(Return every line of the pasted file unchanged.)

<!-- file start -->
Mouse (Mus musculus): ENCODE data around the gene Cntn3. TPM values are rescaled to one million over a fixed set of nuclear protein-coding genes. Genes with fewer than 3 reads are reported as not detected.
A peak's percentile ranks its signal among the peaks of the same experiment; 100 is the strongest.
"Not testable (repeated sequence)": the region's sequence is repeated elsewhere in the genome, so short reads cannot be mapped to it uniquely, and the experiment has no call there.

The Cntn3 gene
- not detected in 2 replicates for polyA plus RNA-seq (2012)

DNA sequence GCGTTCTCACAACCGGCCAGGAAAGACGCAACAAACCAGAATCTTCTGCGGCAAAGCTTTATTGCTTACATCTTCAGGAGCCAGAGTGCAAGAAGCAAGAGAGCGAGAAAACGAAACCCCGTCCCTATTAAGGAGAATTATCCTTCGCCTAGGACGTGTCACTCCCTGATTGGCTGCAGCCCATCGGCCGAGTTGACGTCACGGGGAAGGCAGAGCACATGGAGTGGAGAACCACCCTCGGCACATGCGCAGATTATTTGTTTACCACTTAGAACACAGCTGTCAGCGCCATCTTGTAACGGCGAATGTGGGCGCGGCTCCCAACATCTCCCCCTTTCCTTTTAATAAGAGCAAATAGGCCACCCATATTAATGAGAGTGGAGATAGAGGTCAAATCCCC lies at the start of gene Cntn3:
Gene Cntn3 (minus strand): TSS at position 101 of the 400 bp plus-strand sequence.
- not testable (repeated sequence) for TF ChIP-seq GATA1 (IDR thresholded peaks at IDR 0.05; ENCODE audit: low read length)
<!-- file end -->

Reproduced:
Mouse (Mus musculus): ENCODE data around the gene Cntn3. TPM values are rescaled to one million over a fixed set of nuclear protein-coding genes. Genes with fewer than 3 reads are reported as not detected.
A peak's percentile ranks its signal among the peaks of the same experiment; 100 is the strongest.
"Not testable (repeated sequence)": the region's sequence is repeated elsewhere in the genome, so short reads cannot be mapped to it uniquely, and the experiment has no call there.

The Cntn3 gene
- not detected in 2 replicates for polyA plus RNA-seq (2012)

DNA sequence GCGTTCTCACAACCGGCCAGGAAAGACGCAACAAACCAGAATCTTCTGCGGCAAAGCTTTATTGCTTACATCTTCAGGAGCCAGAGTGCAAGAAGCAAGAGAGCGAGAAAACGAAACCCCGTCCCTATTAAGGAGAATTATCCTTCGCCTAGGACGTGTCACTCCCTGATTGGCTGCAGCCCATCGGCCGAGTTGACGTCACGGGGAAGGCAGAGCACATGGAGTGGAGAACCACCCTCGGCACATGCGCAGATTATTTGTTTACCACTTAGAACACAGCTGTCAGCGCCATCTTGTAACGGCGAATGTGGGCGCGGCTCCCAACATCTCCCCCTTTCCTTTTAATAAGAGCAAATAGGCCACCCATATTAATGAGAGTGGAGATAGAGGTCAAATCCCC lies at the start of gene Cntn3:
Gene Cntn3 (minus strand): TSS at position 101 of the 400 bp plus-strand sequence.
- not testable (repeated sequence) for TF ChIP-seq GATA1 (IDR thresholded peaks at IDR 0.05; ENCODE audit: low read length)